Growth Patterns in the U.S. Organic Industry
U.S. consumer demand for organically produced goods has grown continuously since USDA established national standards for organic production and processing in 2002. According to new ERS estimates, the U.S. had 3.1 million acres of certified organic cropland in 2011 and 2.3 million acres of certified organic pasture and rangeland, continuing the long-term growth trend in this sector.
From the USDA Economic Research Service:
U.S. Certified Organic Acreage Rebounded in 2011
USDA set a uniform organic standard in 2000 to provide consumer assurance, and farmers with organic sales over $5,000 in a given year must obtain independent certification. ERS has tracked the amount of certified organic acreage and livestock in the United States since 1997, identifying State-level adoption patterns for over 40 commodities based on information from State and private organic certifiers. USDA currently provides accreditation to over 50 organic certifiers in the U.S.
According to new ERS estimates, the U.S. had 3.1 million acres of certified organic cropland in 2011 and 2.3 million acres of certified organic pasture and rangeland, continuing the long-term growth trend in this sector. Certified cropland and pasture dipped between 2008 and 2010 as sluggish growth in consumer demand during the recession dampened the short-term outlook for organic producers. However, the growth in certified acreage of both cropland and pastureland has more than recovered those losses and has reestablished its upward trajectory.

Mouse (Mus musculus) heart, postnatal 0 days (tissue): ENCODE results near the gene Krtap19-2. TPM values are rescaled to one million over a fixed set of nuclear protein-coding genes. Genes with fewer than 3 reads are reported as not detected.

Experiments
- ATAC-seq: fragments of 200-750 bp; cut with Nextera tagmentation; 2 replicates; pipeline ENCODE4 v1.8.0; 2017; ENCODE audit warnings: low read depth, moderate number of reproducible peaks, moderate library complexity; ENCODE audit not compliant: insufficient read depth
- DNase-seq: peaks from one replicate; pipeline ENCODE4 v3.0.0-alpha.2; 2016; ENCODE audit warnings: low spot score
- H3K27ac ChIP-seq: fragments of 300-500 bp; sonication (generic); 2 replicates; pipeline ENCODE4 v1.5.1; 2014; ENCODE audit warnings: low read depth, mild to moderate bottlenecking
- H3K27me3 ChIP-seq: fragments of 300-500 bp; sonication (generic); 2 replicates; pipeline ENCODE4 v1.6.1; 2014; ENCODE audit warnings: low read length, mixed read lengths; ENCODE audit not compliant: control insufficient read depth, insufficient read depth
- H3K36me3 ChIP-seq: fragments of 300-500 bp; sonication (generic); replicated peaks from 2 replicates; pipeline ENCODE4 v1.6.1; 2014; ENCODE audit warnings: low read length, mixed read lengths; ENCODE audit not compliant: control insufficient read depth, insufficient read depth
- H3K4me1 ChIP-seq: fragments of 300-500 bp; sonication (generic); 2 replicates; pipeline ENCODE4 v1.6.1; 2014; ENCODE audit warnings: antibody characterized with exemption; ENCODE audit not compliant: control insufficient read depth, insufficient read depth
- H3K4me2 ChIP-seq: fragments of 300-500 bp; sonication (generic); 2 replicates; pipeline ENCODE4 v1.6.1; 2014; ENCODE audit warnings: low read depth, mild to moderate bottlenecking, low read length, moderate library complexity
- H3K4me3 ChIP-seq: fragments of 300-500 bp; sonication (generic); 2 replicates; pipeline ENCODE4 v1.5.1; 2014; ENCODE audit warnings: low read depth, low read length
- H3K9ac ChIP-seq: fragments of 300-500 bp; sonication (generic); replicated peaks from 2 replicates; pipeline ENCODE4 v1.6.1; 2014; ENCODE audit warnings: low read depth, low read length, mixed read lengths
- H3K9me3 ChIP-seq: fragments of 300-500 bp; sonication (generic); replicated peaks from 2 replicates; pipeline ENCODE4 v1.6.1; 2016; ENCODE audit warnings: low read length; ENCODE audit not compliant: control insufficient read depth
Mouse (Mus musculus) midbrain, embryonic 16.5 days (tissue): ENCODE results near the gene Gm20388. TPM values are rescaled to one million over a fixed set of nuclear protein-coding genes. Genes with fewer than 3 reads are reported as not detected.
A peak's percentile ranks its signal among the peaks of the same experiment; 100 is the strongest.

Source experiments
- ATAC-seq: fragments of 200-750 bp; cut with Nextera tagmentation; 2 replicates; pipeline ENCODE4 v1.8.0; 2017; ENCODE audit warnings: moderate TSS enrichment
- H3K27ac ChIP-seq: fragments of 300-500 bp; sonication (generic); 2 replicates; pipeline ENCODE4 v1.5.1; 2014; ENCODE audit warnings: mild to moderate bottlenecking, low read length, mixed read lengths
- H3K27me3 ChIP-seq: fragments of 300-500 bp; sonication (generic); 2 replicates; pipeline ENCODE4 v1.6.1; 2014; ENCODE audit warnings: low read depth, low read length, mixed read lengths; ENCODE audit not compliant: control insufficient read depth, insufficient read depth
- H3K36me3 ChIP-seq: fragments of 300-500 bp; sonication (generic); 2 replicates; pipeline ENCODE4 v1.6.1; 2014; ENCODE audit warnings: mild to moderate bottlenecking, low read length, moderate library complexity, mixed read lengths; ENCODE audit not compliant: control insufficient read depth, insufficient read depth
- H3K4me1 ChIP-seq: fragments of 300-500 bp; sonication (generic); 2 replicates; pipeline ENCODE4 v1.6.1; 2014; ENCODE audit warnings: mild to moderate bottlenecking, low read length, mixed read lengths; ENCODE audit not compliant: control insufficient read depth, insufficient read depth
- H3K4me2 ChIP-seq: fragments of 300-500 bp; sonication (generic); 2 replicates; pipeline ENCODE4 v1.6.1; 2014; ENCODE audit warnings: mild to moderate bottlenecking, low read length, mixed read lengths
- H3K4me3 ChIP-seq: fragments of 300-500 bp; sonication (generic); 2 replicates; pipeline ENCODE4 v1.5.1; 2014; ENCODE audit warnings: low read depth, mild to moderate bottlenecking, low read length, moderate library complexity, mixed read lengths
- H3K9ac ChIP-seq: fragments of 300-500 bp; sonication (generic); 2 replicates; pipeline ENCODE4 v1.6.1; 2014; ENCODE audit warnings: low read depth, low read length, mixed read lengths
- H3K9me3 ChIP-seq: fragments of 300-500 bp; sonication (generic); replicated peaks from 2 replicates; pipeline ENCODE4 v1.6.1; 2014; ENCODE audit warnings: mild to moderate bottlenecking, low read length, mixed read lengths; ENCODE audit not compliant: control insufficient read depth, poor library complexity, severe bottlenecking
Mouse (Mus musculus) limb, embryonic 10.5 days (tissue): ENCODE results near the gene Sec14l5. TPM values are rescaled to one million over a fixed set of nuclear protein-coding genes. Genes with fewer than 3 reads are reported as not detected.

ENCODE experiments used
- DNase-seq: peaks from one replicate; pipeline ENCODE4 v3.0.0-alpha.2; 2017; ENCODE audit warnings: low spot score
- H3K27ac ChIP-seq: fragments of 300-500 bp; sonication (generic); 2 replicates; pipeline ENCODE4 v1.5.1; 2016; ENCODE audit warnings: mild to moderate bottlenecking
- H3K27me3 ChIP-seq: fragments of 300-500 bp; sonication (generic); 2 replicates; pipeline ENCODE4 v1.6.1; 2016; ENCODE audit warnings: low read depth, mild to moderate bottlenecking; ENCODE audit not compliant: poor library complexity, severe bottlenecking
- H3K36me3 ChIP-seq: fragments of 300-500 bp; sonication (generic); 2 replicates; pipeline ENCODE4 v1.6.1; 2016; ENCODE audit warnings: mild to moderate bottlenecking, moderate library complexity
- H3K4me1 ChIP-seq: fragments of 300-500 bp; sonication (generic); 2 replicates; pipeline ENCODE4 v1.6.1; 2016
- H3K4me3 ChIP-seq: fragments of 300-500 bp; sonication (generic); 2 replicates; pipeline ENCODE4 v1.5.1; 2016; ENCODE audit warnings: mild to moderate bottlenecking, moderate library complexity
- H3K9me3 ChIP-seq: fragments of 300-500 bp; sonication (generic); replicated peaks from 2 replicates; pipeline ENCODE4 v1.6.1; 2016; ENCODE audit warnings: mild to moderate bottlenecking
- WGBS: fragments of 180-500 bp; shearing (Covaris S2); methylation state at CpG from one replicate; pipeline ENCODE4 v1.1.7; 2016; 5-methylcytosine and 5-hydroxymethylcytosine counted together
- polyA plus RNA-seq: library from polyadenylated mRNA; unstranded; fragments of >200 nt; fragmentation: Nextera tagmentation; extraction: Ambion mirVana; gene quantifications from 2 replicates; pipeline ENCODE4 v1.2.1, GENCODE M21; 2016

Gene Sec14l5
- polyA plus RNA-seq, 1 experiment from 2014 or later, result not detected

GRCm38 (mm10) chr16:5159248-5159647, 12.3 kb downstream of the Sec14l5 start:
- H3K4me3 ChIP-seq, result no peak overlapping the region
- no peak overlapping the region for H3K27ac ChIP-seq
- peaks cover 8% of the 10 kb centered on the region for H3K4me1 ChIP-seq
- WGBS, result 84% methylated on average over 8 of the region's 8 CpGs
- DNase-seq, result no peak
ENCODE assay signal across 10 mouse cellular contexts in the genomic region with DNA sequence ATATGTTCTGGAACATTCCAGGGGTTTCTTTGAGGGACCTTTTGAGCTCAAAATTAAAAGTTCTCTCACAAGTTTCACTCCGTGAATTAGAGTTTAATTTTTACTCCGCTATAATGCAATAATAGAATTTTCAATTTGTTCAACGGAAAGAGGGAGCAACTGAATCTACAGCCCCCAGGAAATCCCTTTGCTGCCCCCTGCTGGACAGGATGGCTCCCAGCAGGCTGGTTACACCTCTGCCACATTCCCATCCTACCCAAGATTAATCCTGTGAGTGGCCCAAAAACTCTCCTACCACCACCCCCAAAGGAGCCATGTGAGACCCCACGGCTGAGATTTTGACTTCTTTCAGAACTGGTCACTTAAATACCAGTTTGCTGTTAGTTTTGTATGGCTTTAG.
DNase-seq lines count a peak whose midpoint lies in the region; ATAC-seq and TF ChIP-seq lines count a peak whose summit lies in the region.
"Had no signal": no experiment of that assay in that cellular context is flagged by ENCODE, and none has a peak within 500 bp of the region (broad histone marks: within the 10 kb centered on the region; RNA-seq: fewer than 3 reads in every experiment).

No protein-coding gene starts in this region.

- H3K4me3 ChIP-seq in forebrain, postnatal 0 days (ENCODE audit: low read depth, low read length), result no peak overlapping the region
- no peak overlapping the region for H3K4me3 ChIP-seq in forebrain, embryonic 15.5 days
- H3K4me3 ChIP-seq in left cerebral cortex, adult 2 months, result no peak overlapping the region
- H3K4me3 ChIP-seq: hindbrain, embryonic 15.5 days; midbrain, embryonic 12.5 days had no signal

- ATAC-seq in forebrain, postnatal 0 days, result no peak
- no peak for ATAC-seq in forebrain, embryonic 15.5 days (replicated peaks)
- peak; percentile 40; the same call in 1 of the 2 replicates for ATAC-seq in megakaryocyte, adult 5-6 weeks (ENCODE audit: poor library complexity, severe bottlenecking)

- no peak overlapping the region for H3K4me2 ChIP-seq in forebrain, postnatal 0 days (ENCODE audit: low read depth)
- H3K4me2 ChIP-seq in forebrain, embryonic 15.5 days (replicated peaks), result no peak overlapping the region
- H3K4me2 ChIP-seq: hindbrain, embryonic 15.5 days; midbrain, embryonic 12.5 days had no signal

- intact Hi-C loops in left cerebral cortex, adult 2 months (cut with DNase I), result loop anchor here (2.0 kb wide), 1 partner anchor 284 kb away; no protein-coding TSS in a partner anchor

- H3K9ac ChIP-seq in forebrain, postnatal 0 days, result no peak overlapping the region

Fruit and vegetable growers and producers in other high-value, market-driven sectors have adopted organic management systems much more widely than producers of other crops, although they typically do not require large amounts of land to produce such crops. As a result, the distribution of certified cropland among crop specialties is a poor indicator of the relative value of the organic food produced by each specialty. For example, fruits and vegetables accounted for an estimated 43 percent of U.S. organic food sales in 2011 but only 16 percent of certified organic cropland.
Overall, certified organic cropland made up roughly 0.7 percent of U.S. cropland in 2011. Only a small percentage of the top U.S. field crops—corn (0.3 percent), soybeans (0.2 percent), and wheat (0.6 percent)—were grown under certified organic farming systems. On the other hand, organic vegetables (6 percent of U.S. vegetable acreage) and organic fruits and nuts (4 percent) were more common. Markets for organic vegetables, fruits, and herbs have been developing for decades in the United States, and fresh produce is still the top-selling organic category in retail sales. As a result, the distribution of certified organic cropland used to raise specific commodities differs substantially from the share of total cropland for these commodities in the conventional sector.
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